Monday, October 07, 2019

Scarlett's Swing Arm is welded back together.....

Drove from vicinity of Virgin, UT to the location of Dr Mobile Welding Services.  They were willing to take a crack at the repair after my first call to an outfit referred to me by a neighborhood friend didn't pan out.

As I'm in travel mode, it was simpler to go to Richard (the main welder and owner)'s place of business which is adjoining his father's home.  He was trained by his Dad and trained well, in my opinion.

The place was a bit messy but it all became a moot point when Richard started working his magic.

It didn't take me very long to dismount the swing arm, and I handed the two parts over for Richard to start work on:


Richard had been concerned he'd seen rust in the pictures I'd sent ahead of my arrival but it was all just Utah red dust.

 both ends were cleaned up prior to the welding

 spot welds to hold the two parts together

 Richard working his magic

 The initial weld, Richard said it'd probably was enough,
but he added another layer AND a reinforcing steel band

After the piece cooled down enough, I started working on putting things back together.  The swing arm actually went in pretty easily, as well as the shock absorbers, drive shaft, and Final Drive.  The hard part turned out to be inserting the axle into the wheel! 

Usually this is pretty easy for me, with rarely a hammer required.  Now though, there was a bit of a clearance issue between the thicker portion of the axle and the hole secure by a pinch bolt on the left side of the tug!  Couldn't have been more than .5mm but it stopped things pretty good.

Spent way too much time trying to figure out a way to do it without damaging anything and finally got the right angles and pressures to enable to get past the "obstruction" and hammer the axle all the way in.

Yep, it'll probably be a bear to remove, but I plan to possible enlarge the hole when I get the rig home later this month.

One theory is that I had removed the passenger foot pegs which have a small rubber donut to cushion vibrations; this donut is what the swing arm rests on.....perhaps the lack of the donut on the left side was causing the clearance issue?

Unfortunately, the donut got lost in the shuffle of the last two days.  So I have to find me another one to prove that theory.

Anyways, I did get everything together, the wheel spun free and no clearance problems with the welded swing arm.  I was very relieved and impressed with Richard's work!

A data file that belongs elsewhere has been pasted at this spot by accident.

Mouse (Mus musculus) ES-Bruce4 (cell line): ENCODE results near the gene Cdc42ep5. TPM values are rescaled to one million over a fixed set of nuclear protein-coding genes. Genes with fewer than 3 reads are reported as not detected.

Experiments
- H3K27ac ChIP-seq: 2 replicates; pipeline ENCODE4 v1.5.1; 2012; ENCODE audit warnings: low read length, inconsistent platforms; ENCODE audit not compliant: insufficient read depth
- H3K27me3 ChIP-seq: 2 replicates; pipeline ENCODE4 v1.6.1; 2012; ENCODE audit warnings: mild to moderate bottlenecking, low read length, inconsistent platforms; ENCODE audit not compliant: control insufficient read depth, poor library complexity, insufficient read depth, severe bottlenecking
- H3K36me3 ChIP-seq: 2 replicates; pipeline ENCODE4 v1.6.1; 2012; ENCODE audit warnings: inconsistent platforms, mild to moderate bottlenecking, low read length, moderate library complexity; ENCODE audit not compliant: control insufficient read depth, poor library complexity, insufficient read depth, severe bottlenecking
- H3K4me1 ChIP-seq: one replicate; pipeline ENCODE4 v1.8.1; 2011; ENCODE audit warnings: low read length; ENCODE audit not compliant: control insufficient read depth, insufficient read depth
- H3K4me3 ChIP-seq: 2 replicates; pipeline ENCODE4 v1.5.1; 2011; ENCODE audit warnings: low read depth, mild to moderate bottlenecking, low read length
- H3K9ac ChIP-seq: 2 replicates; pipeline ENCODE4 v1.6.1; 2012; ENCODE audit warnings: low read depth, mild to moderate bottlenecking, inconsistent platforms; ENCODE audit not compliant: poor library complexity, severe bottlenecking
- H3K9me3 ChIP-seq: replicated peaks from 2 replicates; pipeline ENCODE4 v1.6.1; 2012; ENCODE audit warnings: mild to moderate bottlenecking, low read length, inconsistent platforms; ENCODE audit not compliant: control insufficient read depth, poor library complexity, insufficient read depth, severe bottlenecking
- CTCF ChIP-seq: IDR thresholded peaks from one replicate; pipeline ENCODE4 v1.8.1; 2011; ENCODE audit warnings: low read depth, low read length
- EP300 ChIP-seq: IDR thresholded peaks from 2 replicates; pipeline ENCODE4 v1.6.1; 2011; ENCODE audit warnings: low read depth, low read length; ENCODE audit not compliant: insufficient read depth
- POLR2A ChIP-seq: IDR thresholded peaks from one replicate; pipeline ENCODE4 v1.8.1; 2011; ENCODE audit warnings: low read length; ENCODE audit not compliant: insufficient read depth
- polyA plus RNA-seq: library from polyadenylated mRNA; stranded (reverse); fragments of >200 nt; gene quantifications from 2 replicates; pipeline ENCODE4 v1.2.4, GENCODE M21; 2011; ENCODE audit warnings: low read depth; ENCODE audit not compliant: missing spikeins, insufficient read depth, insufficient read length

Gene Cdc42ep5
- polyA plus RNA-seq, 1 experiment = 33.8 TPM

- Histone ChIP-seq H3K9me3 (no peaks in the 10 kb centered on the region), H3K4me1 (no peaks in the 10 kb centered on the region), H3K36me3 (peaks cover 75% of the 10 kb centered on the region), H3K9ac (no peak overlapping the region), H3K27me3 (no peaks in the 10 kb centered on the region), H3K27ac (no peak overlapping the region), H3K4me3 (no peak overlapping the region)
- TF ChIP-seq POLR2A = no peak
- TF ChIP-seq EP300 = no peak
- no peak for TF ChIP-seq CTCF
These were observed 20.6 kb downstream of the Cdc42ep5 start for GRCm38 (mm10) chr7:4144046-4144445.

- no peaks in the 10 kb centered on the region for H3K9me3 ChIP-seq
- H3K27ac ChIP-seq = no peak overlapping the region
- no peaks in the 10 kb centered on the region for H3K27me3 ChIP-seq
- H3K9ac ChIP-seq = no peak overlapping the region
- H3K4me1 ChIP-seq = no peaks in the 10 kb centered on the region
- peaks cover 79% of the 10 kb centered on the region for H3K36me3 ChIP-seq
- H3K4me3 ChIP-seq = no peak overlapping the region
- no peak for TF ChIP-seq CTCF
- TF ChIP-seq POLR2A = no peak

It was approaching 3PM by this point and I just buttoned things up, strapped Scarlett back down and headed out to find a campsite at Red Rock Canyon Conservation Area, to the west of Las Vegas.

Here's a view of the welded/reinforced area of the swing arm.


Here's what it looked like before:


I have high hopes for this fix.  I'll find out for sure tomorrow when I can get going at higher speeds.  I did some slow riding around the campsite and everything held together just fine.  Keep your fingers crossed for me!

8 comments:

RichardM said...

The alignment of the axle holes was why I suggested that you may need to have the final drive and axle installed while welding the swingarm. But it sounds like it’s pretty close...

redlegsrides said...

Yep I did the checks to the point of ensuring clearance for the swingarm, wheel....it’s dam close on the axle holes.....I think grinding off less than .5mm on the Inner Diameter of the pinch hole will do the trick. I look forward to meeting up with you guys so you can check it out.

Diamond Dave said...

Hopefully you will replace the swing arm when you get back home. I wouldnt trust that repaired part, even at Ural speeds!

redlegsrides said...

The welding should last long enough till Ural replaces it, as they’ve agreed to do. No other outfit stands by their product like Ural! Just wish sometimes I didn’t have to have them prove it so often.

Diamond Dave said...

clearly they are not designed for the abuse you give them! :-)

redlegsrides said...

Diamond Dave, me? abuse my rigs? surely not.

I got an email response from Ural HQ, and they've seen this particular breakage in other rigs as well; looks like a design weak point.

CCjon said...

A good welder is a godsend. The riding gods smiled on you with this one. Glad to hear you are back in the saddle and the trip was not terminated.

redlegsrides said...

Indeed CCjon, it would have been quite boring and inconvenient to continue with the rig down, still got about two more weeks of travel....perhaps a bit less